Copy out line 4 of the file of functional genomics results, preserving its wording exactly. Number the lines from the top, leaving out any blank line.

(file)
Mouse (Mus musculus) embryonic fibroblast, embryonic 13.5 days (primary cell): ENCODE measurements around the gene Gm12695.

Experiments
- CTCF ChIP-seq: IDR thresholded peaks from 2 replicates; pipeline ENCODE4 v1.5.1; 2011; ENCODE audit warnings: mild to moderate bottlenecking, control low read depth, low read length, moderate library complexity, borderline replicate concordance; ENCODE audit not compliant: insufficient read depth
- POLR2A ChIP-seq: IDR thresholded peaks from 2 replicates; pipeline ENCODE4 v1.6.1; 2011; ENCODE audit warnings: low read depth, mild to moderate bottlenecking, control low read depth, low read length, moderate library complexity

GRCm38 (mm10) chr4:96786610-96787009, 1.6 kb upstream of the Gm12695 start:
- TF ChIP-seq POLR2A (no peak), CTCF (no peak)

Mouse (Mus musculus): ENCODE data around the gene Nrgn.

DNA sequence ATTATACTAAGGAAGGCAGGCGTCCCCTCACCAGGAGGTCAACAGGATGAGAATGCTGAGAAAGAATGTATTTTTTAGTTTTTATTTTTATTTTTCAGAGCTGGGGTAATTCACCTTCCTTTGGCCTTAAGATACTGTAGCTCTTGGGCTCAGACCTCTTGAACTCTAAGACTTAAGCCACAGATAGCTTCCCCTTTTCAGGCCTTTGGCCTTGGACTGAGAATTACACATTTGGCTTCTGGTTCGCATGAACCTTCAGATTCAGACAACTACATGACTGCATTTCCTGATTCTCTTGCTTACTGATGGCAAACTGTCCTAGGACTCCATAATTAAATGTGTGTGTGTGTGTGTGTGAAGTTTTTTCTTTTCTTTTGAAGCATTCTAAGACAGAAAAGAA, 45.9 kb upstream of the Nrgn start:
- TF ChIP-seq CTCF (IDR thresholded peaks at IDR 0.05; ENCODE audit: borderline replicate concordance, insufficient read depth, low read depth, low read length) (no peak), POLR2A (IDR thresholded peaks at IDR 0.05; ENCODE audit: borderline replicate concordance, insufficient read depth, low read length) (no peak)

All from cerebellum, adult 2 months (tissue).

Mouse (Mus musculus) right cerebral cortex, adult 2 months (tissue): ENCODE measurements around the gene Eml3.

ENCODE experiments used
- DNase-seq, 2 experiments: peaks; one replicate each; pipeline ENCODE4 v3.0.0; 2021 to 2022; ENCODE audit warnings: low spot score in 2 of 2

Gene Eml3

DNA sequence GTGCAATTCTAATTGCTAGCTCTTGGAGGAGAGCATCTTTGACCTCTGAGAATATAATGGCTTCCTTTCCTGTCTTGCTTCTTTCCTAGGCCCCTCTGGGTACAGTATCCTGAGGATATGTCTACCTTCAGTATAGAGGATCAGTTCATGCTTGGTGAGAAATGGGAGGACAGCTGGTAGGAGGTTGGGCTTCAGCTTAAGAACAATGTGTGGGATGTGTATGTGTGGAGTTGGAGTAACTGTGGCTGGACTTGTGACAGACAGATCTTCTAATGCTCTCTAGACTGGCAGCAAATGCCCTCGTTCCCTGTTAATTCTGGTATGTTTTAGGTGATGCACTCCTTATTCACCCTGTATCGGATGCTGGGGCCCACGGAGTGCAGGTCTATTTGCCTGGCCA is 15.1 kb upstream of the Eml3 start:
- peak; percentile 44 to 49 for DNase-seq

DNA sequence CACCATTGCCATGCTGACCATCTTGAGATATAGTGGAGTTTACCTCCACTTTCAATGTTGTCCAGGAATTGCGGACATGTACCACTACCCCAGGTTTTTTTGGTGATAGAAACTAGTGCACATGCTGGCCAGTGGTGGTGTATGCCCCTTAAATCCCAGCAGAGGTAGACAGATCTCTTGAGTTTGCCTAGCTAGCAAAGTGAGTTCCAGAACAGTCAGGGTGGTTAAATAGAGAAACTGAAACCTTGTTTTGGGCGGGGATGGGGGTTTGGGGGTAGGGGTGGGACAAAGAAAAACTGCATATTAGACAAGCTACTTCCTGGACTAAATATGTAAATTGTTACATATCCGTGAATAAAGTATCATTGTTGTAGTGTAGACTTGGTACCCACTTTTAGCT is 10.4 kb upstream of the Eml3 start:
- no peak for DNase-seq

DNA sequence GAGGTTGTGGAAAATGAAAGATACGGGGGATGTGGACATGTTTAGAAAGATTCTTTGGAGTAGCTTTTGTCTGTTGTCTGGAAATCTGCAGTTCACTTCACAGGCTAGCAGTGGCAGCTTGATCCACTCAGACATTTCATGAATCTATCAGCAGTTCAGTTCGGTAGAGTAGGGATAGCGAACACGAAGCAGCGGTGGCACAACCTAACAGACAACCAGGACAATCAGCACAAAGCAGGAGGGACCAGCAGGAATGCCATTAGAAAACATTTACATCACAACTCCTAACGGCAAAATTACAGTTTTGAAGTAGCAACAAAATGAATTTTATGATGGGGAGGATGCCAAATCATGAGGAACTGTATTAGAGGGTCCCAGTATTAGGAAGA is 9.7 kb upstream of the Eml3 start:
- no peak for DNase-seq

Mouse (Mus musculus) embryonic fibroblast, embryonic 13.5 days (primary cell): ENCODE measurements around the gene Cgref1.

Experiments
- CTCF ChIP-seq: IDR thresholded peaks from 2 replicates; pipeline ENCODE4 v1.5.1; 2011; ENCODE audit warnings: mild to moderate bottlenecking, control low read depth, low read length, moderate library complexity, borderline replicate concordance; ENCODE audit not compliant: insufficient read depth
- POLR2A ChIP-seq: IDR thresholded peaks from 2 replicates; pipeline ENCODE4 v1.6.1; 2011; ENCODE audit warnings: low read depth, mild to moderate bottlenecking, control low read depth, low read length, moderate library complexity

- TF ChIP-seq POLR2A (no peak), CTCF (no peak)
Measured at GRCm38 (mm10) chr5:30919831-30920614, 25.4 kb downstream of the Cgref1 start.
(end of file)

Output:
- POLR2A ChIP-seq: IDR thresholded peaks from 2 replicates; pipeline ENCODE4 v1.6.1; 2011; ENCODE audit warnings: low read depth, mild to moderate bottlenecking, control low read depth, low read length, moderate library complexity